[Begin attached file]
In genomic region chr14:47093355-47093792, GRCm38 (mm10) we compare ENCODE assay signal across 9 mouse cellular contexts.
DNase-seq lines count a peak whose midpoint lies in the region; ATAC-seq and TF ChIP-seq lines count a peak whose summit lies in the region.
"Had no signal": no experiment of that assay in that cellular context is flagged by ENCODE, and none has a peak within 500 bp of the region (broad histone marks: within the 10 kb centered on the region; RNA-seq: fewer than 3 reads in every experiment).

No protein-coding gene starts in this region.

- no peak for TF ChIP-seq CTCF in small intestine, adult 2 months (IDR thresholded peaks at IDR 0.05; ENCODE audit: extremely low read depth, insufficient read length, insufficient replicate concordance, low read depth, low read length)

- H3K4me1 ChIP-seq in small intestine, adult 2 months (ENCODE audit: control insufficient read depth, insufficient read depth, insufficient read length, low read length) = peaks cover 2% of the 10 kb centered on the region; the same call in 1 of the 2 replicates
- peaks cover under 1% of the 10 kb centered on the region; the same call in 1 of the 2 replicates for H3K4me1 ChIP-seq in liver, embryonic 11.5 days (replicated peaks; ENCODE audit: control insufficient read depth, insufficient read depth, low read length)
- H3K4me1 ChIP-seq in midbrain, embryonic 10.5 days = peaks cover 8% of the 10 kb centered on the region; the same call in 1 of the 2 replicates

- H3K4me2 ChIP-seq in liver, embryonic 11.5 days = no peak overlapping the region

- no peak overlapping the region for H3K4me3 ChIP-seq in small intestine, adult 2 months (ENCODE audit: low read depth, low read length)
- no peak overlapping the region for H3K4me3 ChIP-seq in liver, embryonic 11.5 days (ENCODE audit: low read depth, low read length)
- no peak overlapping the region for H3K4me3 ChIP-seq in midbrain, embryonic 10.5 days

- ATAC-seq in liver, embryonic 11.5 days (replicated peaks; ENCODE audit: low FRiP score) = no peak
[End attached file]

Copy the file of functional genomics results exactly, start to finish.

In genomic region chr14:47093355-47093792, GRCm38 (mm10) we compare ENCODE assay signal across 9 mouse cellular contexts.
DNase-seq lines count a peak whose midpoint lies in the region; ATAC-seq and TF ChIP-seq lines count a peak whose summit lies in the region.
"Had no signal": no experiment of that assay in that cellular context is flagged by ENCODE, and none has a peak within 500 bp of the region (broad histone marks: within the 10 kb centered on the region; RNA-seq: fewer than 3 reads in every experiment).

No protein-coding gene starts in this region.

- no peak for TF ChIP-seq CTCF in small intestine, adult 2 months (IDR thresholded peaks at IDR 0.05; ENCODE audit: extremely low read depth, insufficient read length, insufficient replicate concordance, low read depth, low read length)

- H3K4me1 ChIP-seq in small intestine, adult 2 months (ENCODE audit: control insufficient read depth, insufficient read depth, insufficient read length, low read length) = peaks cover 2% of the 10 kb centered on the region; the same call in 1 of the 2 replicates
- peaks cover under 1% of the 10 kb centered on the region; the same call in 1 of the 2 replicates for H3K4me1 ChIP-seq in liver, embryonic 11.5 days (replicated peaks; ENCODE audit: control insufficient read depth, insufficient read depth, low read length)
- H3K4me1 ChIP-seq in midbrain, embryonic 10.5 days = peaks cover 8% of the 10 kb centered on the region; the same call in 1 of the 2 replicates

- H3K4me2 ChIP-seq in liver, embryonic 11.5 days = no peak overlapping the region

- no peak overlapping the region for H3K4me3 ChIP-seq in small intestine, adult 2 months (ENCODE audit: low read depth, low read length)
- no peak overlapping the region for H3K4me3 ChIP-seq in liver, embryonic 11.5 days (ENCODE audit: low read depth, low read length)
- no peak overlapping the region for H3K4me3 ChIP-seq in midbrain, embryonic 10.5 days

- ATAC-seq in liver, embryonic 11.5 days (replicated peaks; ENCODE audit: low FRiP score) = no peak